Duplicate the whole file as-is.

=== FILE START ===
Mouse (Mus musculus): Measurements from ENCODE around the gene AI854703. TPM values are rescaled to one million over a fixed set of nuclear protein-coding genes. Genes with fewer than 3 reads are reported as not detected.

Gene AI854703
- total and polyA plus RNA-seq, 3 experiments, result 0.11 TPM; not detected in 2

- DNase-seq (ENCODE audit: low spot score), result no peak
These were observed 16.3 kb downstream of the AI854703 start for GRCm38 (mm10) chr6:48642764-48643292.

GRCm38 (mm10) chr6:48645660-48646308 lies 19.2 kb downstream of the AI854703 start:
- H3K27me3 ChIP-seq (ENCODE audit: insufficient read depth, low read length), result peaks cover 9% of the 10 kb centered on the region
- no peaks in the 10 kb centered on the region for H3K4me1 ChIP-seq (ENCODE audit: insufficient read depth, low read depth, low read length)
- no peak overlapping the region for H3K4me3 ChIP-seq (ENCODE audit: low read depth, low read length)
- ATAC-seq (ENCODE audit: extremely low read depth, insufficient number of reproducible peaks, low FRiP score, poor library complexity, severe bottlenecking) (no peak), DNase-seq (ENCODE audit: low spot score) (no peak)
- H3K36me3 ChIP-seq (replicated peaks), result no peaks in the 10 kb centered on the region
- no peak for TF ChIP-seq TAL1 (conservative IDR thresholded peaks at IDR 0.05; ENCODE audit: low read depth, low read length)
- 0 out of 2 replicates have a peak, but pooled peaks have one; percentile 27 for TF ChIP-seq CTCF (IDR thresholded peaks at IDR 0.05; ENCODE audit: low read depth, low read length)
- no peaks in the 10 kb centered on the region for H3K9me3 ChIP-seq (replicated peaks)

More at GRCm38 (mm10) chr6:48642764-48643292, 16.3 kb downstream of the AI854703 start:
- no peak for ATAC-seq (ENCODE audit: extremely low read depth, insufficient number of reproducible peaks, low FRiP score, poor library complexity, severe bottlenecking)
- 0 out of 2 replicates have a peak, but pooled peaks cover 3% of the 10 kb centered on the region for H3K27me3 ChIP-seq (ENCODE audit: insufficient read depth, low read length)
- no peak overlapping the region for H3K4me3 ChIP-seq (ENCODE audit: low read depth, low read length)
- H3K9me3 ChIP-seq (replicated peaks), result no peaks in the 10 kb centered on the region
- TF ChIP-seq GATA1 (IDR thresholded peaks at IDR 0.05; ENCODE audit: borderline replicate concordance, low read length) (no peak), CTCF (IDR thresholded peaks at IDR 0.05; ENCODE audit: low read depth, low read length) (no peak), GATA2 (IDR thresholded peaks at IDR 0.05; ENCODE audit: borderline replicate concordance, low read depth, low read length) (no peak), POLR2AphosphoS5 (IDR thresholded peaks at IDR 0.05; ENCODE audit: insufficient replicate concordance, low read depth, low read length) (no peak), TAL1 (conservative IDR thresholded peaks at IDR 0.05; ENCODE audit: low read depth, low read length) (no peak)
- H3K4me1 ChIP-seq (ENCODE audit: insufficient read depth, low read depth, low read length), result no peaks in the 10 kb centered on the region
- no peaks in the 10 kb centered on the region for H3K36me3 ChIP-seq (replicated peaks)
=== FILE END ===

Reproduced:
Mouse (Mus musculus): Measurements from ENCODE around the gene AI854703. TPM values are rescaled to one million over a fixed set of nuclear protein-coding genes. Genes with fewer than 3 reads are reported as not detected.

Gene AI854703
- total and polyA plus RNA-seq, 3 experiments, result 0.11 TPM; not detected in 2

- DNase-seq (ENCODE audit: low spot score), result no peak
These were observed 16.3 kb downstream of the AI854703 start for GRCm38 (mm10) chr6:48642764-48643292.

GRCm38 (mm10) chr6:48645660-48646308 lies 19.2 kb downstream of the AI854703 start:
- H3K27me3 ChIP-seq (ENCODE audit: insufficient read depth, low read length), result peaks cover 9% of the 10 kb centered on the region
- no peaks in the 10 kb centered on the region for H3K4me1 ChIP-seq (ENCODE audit: insufficient read depth, low read depth, low read length)
- no peak overlapping the region for H3K4me3 ChIP-seq (ENCODE audit: low read depth, low read length)
- ATAC-seq (ENCODE audit: extremely low read depth, insufficient number of reproducible peaks, low FRiP score, poor library complexity, severe bottlenecking) (no peak), DNase-seq (ENCODE audit: low spot score) (no peak)
- H3K36me3 ChIP-seq (replicated peaks), result no peaks in the 10 kb centered on the region
- no peak for TF ChIP-seq TAL1 (conservative IDR thresholded peaks at IDR 0.05; ENCODE audit: low read depth, low read length)
- 0 out of 2 replicates have a peak, but pooled peaks have one; percentile 27 for TF ChIP-seq CTCF (IDR thresholded peaks at IDR 0.05; ENCODE audit: low read depth, low read length)
- no peaks in the 10 kb centered on the region for H3K9me3 ChIP-seq (replicated peaks)

More at GRCm38 (mm10) chr6:48642764-48643292, 16.3 kb downstream of the AI854703 start:
- no peak for ATAC-seq (ENCODE audit: extremely low read depth, insufficient number of reproducible peaks, low FRiP score, poor library complexity, severe bottlenecking)
- 0 out of 2 replicates have a peak, but pooled peaks cover 3% of the 10 kb centered on the region for H3K27me3 ChIP-seq (ENCODE audit: insufficient read depth, low read length)
- no peak overlapping the region for H3K4me3 ChIP-seq (ENCODE audit: low read depth, low read length)
- H3K9me3 ChIP-seq (replicated peaks), result no peaks in the 10 kb centered on the region
- TF ChIP-seq GATA1 (IDR thresholded peaks at IDR 0.05; ENCODE audit: borderline replicate concordance, low read length) (no peak), CTCF (IDR thresholded peaks at IDR 0.05; ENCODE audit: low read depth, low read length) (no peak), GATA2 (IDR thresholded peaks at IDR 0.05; ENCODE audit: borderline replicate concordance, low read depth, low read length) (no peak), POLR2AphosphoS5 (IDR thresholded peaks at IDR 0.05; ENCODE audit: insufficient replicate concordance, low read depth, low read length) (no peak), TAL1 (conservative IDR thresholded peaks at IDR 0.05; ENCODE audit: low read depth, low read length) (no peak)
- H3K4me1 ChIP-seq (ENCODE audit: insufficient read depth, low read depth, low read length), result no peaks in the 10 kb centered on the region
- no peaks in the 10 kb centered on the region for H3K36me3 ChIP-seq (replicated peaks)